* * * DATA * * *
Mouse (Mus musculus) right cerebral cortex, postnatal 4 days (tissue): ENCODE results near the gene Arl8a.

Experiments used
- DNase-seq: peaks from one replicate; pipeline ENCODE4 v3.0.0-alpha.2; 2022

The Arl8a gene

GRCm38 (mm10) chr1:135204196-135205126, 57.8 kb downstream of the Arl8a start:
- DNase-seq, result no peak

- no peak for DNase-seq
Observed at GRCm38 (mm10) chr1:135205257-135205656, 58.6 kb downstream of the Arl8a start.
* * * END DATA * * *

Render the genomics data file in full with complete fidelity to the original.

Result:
Mouse (Mus musculus) right cerebral cortex, postnatal 4 days (tissue): ENCODE results near the gene Arl8a.

Experiments used
- DNase-seq: peaks from one replicate; pipeline ENCODE4 v3.0.0-alpha.2; 2022

The Arl8a gene

GRCm38 (mm10) chr1:135204196-135205126, 57.8 kb downstream of the Arl8a start:
- DNase-seq, result no peak

- no peak for DNase-seq
Observed at GRCm38 (mm10) chr1:135205257-135205656, 58.6 kb downstream of the Arl8a start.